When it comes to changing the clock, both the "spring forward" and the "fall back" cycles can have negative effects on your sleep and natural circadian rhythm. Sleep, as we all know, is extremely important for us to simply be able to properly function, and it can take a week or so to get adjusted to the new clock. We also know that regular physical activity is important for us to function at our best. However, in order for exercise to actually work, it is crucial that you get the right amount of sleep. Without the right amount of sleep, common goals such as building lean muscle mass and improving cardiovascular health cannot be met. In fact, without proper sleep, you are simply neglecting your body.
How much sleep do you need?
Getting 7-8 hours of sleep every night is ideal, but needless to say, it is impossible to find the perfect balance all of the time. Figuring out how to balance your workouts with the right amount of ‘quality’ sleep is key. Sacrificing one for the other is not an option, as you will also be sacrificing how well you operate on a daily basis in your everyday life. Sacrificing your sleep for your workout can lead to nervous system imbalances and overtraining symptoms, such as chronic muscle soreness, which increases your chance of injury. What you need to remember is that you absolutely need both, so figure out a schedule that works and prioritizes your sleep while also letting you hit the weights the next day!
Better sleep, better workout?
The simple, short answer for this would definitely be YES! Your body and your mind are going to function better if you're getting the sleep you need. When you are rested, you are mentally sharper and you will be able to focus more on the task at hand. Bottom line, the more rested you are, the more efficient and more prepared you will be to crush your workout!
Sleep and exercise recovery
Not only do we repair and build the muscles worked during exercise when we sleep, we also produce ‘growth hormone’. Growth hormone stimulates muscle growth and repair, bone building, and fat burning. It helps us to repair our bodies after a strenuous workout and it is essential for us to reap the benefits of our workouts. Therefore, sleep and recovery is crucial for athletic performance.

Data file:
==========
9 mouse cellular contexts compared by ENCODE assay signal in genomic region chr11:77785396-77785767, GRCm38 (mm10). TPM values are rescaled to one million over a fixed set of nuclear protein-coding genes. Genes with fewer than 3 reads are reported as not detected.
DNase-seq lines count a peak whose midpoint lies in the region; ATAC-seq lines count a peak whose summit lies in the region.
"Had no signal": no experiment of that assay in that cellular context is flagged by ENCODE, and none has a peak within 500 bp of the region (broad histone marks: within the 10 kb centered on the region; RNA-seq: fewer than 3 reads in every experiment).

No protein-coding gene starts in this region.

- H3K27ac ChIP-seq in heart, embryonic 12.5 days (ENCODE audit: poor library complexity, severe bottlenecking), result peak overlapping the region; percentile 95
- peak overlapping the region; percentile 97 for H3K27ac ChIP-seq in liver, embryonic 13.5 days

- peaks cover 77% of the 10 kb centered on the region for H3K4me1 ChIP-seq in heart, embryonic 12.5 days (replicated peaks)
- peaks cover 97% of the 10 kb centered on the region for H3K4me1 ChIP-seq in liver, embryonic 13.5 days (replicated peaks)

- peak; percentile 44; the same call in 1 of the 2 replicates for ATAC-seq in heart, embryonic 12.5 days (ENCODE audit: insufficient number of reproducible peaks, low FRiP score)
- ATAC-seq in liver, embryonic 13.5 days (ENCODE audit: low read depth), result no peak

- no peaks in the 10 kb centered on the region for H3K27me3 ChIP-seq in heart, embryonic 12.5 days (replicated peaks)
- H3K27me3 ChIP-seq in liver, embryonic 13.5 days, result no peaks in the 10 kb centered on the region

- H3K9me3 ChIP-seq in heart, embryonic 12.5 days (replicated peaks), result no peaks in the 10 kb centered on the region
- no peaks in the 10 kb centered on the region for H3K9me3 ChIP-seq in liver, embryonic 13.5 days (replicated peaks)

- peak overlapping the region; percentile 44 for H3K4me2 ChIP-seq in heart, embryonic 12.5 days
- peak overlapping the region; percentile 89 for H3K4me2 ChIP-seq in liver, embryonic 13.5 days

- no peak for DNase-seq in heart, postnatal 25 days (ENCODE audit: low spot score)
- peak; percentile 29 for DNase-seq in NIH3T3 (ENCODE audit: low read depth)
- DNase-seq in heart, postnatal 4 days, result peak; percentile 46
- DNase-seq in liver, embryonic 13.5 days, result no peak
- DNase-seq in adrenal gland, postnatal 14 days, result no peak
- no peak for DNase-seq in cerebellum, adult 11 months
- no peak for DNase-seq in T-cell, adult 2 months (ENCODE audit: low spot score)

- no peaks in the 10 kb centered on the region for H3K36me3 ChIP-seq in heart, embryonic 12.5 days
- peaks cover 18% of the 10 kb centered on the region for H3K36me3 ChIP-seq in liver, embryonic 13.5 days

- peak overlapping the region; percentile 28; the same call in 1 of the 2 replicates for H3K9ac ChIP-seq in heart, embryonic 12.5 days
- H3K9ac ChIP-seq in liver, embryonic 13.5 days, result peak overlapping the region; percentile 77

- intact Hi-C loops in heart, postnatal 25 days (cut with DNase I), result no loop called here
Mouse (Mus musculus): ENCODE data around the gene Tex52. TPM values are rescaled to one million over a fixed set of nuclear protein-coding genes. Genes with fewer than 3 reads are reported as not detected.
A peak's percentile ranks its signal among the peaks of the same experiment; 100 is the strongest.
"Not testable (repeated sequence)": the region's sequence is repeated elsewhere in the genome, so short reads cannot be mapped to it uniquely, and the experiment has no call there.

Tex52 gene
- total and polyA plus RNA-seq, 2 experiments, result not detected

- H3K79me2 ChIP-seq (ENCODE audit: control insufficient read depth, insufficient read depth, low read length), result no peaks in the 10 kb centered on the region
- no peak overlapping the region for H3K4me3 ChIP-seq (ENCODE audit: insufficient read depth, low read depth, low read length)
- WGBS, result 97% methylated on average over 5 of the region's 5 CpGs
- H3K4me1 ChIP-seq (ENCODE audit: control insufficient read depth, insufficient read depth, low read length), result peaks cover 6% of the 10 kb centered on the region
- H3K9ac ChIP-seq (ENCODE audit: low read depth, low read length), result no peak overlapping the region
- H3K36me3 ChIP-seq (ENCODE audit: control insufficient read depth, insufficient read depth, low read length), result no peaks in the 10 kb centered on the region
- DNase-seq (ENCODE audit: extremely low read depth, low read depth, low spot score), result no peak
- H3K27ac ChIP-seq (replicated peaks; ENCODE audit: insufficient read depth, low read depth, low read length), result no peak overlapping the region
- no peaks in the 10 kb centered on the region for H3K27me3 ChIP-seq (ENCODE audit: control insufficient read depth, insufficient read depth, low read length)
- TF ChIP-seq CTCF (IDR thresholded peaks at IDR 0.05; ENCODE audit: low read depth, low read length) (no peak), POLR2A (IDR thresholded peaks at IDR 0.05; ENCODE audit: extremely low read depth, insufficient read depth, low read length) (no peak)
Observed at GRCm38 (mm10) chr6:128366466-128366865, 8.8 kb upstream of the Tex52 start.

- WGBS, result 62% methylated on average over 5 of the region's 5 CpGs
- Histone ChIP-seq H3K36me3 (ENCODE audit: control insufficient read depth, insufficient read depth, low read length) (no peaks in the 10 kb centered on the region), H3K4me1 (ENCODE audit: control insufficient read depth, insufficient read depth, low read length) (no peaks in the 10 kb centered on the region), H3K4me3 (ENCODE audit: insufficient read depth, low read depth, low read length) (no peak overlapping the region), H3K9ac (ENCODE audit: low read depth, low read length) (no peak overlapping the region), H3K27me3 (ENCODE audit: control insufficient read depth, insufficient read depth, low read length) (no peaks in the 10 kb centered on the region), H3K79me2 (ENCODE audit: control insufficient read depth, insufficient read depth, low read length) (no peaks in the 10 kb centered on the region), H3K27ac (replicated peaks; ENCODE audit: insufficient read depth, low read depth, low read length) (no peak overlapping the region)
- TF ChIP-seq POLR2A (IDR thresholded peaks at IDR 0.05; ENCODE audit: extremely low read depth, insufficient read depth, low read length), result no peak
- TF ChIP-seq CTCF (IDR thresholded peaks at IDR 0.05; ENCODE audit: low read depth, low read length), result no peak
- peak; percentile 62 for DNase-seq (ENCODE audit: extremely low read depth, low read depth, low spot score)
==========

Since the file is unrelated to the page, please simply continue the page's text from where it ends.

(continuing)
Quality of sleep
There are 3 stages of sleep followed by your ‘deepest’ sleep stage: REM sleep. According to sleep specialists, the REM (rapid eye movement sleep) stage is the most important stage. It assists with immune system function, depression, weight loss, memory, and overall cognitive function. Lack of sleep or poor quality sleep has been linked to increased risk of developing the opposite of all of the above, such as decreased immune function, obesity, Alzheimer's, and an overall lack of cognitive function. In fact, lack of dreaming - which is only possible in the REM stage - has been linked to illness and depression.
It is uncertain why some people are either self-proclaimed light or heavy sleepers. Genetics, lifestyle, and undiagnosed sleep disorders can all contribute. Some people who get the full 8 hours of sleep every night might not spend as much time in a ‘deep sleep’ stage as the person only getting 6 hours of sleep, hence the “quality” of sleep is what matters.
Here are some tips on how to develop healthy sleep habits:
● Have a schedule - your body and your mind thrive on regulation, so maintain a set bedtime and wake time
● Do something relaxing before bed, such as reading a book or having a warm bath
● Turn off/be off of all electronic devices 30 minutes prior to bedtime
● Avoid drinking alcohol close to your set bedtime
● Don’t eat too close to bedtime (including snacking)
● Make your bedroom as comfortable and peaceful as possible
● Get into your REM sleep and dream about how you are going to beat your personal best the next day in your workout!
Bottom line, the better you sleep, the better you are at everything you do - especially physical exercise!
Jennifer Slauenwhite is a Fitness Professional and a Mother of two with a passion for health and overall well-being. She has spent her entire life in the fitness industry through many family owned and operated fitness centres and has spent the last decade cultivating a community of strong like-minded women. She strives to set an example for women to be the best they can be by channeling their inner athlete and putting up some healthy competition against themselves! #leadbyexample
Jennifer Slauenwhite is a paid spokesperson of Sonnet Insurance.